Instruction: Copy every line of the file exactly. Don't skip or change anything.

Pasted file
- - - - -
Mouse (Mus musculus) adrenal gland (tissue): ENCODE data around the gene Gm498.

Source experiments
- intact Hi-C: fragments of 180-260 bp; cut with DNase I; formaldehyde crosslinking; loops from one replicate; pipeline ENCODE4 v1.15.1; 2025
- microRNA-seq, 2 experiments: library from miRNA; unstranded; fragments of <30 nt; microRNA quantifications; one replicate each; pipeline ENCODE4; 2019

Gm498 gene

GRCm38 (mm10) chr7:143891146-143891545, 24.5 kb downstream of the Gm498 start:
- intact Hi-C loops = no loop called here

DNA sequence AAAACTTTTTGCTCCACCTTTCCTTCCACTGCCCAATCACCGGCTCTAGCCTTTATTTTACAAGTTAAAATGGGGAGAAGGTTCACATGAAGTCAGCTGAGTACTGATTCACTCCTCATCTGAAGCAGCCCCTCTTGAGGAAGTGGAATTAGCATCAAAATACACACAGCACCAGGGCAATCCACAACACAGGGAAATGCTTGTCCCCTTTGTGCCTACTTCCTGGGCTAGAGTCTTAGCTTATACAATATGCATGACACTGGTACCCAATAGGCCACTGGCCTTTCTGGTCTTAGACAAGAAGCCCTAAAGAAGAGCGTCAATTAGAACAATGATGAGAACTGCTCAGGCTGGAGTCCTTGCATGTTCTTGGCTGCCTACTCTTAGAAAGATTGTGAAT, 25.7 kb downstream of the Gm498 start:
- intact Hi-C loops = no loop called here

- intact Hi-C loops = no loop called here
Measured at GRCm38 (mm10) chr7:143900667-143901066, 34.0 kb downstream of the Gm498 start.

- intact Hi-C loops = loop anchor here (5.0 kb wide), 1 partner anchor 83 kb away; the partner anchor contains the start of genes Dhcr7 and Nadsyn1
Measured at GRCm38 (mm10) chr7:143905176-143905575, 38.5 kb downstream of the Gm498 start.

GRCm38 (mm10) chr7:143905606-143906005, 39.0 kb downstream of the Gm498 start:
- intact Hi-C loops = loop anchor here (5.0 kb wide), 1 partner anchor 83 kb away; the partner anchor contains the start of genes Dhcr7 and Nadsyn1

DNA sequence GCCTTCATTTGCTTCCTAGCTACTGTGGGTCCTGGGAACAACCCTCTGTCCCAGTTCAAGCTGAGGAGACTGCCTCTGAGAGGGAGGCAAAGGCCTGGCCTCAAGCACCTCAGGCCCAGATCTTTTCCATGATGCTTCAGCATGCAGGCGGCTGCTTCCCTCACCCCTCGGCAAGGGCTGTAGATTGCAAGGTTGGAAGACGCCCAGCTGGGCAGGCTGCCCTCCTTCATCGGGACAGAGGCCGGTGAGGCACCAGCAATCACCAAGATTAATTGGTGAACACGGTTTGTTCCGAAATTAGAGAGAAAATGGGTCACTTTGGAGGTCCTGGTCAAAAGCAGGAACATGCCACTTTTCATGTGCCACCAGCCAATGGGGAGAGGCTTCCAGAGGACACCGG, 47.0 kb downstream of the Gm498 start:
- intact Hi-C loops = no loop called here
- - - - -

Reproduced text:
Mouse (Mus musculus) adrenal gland (tissue): ENCODE data around the gene Gm498.

Source experiments
- intact Hi-C: fragments of 180-260 bp; cut with DNase I; formaldehyde crosslinking; loops from one replicate; pipeline ENCODE4 v1.15.1; 2025
- microRNA-seq, 2 experiments: library from miRNA; unstranded; fragments of <30 nt; microRNA quantifications; one replicate each; pipeline ENCODE4; 2019

Gm498 gene

GRCm38 (mm10) chr7:143891146-143891545, 24.5 kb downstream of the Gm498 start:
- intact Hi-C loops = no loop called here

DNA sequence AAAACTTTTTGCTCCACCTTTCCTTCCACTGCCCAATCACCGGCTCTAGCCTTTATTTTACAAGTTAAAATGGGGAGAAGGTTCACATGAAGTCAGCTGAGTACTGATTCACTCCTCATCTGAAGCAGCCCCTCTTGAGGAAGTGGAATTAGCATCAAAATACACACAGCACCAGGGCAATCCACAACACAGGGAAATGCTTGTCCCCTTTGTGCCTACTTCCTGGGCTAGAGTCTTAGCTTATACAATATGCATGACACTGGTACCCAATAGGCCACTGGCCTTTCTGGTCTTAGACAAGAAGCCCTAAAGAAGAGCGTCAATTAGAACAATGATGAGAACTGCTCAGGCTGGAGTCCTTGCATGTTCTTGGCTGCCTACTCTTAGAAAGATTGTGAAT, 25.7 kb downstream of the Gm498 start:
- intact Hi-C loops = no loop called here

- intact Hi-C loops = no loop called here
Measured at GRCm38 (mm10) chr7:143900667-143901066, 34.0 kb downstream of the Gm498 start.

- intact Hi-C loops = loop anchor here (5.0 kb wide), 1 partner anchor 83 kb away; the partner anchor contains the start of genes Dhcr7 and Nadsyn1
Measured at GRCm38 (mm10) chr7:143905176-143905575, 38.5 kb downstream of the Gm498 start.

GRCm38 (mm10) chr7:143905606-143906005, 39.0 kb downstream of the Gm498 start:
- intact Hi-C loops = loop anchor here (5.0 kb wide), 1 partner anchor 83 kb away; the partner anchor contains the start of genes Dhcr7 and Nadsyn1

DNA sequence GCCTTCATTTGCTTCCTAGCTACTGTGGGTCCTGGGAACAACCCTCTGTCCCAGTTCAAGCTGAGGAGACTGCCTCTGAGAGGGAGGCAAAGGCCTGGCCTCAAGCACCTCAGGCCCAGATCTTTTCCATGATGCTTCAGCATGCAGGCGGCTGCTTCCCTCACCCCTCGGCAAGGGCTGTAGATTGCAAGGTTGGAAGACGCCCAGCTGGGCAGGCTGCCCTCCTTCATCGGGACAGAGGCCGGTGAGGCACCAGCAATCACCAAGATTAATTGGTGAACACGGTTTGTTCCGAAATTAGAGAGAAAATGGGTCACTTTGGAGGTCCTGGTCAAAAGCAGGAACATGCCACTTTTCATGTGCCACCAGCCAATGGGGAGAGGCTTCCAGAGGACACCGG, 47.0 kb downstream of the Gm498 start:
- intact Hi-C loops = no loop called here